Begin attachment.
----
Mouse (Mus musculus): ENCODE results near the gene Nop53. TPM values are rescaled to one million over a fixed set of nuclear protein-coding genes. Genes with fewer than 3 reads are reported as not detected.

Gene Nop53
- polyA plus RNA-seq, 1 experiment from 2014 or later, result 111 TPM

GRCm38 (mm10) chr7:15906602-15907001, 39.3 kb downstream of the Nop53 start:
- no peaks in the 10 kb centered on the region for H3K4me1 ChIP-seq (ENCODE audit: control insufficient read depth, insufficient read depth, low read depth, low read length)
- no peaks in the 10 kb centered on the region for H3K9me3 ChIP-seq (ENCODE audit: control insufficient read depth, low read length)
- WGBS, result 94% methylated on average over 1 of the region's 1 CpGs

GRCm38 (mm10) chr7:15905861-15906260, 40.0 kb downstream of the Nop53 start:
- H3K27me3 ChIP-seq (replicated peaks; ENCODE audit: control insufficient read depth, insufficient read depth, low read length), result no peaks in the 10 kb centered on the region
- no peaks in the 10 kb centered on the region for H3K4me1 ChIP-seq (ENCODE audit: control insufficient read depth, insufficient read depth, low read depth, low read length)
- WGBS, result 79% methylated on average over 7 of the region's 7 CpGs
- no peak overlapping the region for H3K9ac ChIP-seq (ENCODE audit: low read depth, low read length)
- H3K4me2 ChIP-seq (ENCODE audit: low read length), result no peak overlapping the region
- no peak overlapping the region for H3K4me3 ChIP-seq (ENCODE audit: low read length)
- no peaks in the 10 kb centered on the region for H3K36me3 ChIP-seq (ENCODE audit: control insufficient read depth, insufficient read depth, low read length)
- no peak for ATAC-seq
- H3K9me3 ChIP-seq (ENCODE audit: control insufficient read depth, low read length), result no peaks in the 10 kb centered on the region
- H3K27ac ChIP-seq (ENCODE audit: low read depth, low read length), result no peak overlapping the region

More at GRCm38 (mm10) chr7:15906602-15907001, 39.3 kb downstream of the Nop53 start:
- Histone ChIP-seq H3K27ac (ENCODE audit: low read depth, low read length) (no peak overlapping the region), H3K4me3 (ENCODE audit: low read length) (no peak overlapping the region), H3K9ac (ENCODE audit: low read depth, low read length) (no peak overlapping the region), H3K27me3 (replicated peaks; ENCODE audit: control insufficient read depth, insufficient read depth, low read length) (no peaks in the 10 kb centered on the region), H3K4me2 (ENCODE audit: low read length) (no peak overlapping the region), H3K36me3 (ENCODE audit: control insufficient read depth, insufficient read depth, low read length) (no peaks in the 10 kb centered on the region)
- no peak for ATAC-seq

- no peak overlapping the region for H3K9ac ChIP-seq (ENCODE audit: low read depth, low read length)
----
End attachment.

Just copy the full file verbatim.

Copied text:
Mouse (Mus musculus): ENCODE results near the gene Nop53. TPM values are rescaled to one million over a fixed set of nuclear protein-coding genes. Genes with fewer than 3 reads are reported as not detected.

Gene Nop53
- polyA plus RNA-seq, 1 experiment from 2014 or later, result 111 TPM

GRCm38 (mm10) chr7:15906602-15907001, 39.3 kb downstream of the Nop53 start:
- no peaks in the 10 kb centered on the region for H3K4me1 ChIP-seq (ENCODE audit: control insufficient read depth, insufficient read depth, low read depth, low read length)
- no peaks in the 10 kb centered on the region for H3K9me3 ChIP-seq (ENCODE audit: control insufficient read depth, low read length)
- WGBS, result 94% methylated on average over 1 of the region's 1 CpGs

GRCm38 (mm10) chr7:15905861-15906260, 40.0 kb downstream of the Nop53 start:
- H3K27me3 ChIP-seq (replicated peaks; ENCODE audit: control insufficient read depth, insufficient read depth, low read length), result no peaks in the 10 kb centered on the region
- no peaks in the 10 kb centered on the region for H3K4me1 ChIP-seq (ENCODE audit: control insufficient read depth, insufficient read depth, low read depth, low read length)
- WGBS, result 79% methylated on average over 7 of the region's 7 CpGs
- no peak overlapping the region for H3K9ac ChIP-seq (ENCODE audit: low read depth, low read length)
- H3K4me2 ChIP-seq (ENCODE audit: low read length), result no peak overlapping the region
- no peak overlapping the region for H3K4me3 ChIP-seq (ENCODE audit: low read length)
- no peaks in the 10 kb centered on the region for H3K36me3 ChIP-seq (ENCODE audit: control insufficient read depth, insufficient read depth, low read length)
- no peak for ATAC-seq
- H3K9me3 ChIP-seq (ENCODE audit: control insufficient read depth, low read length), result no peaks in the 10 kb centered on the region
- H3K27ac ChIP-seq (ENCODE audit: low read depth, low read length), result no peak overlapping the region

More at GRCm38 (mm10) chr7:15906602-15907001, 39.3 kb downstream of the Nop53 start:
- Histone ChIP-seq H3K27ac (ENCODE audit: low read depth, low read length) (no peak overlapping the region), H3K4me3 (ENCODE audit: low read length) (no peak overlapping the region), H3K9ac (ENCODE audit: low read depth, low read length) (no peak overlapping the region), H3K27me3 (replicated peaks; ENCODE audit: control insufficient read depth, insufficient read depth, low read length) (no peaks in the 10 kb centered on the region), H3K4me2 (ENCODE audit: low read length) (no peak overlapping the region), H3K36me3 (ENCODE audit: control insufficient read depth, insufficient read depth, low read length) (no peaks in the 10 kb centered on the region)
- no peak for ATAC-seq

- no peak overlapping the region for H3K9ac ChIP-seq (ENCODE audit: low read depth, low read length)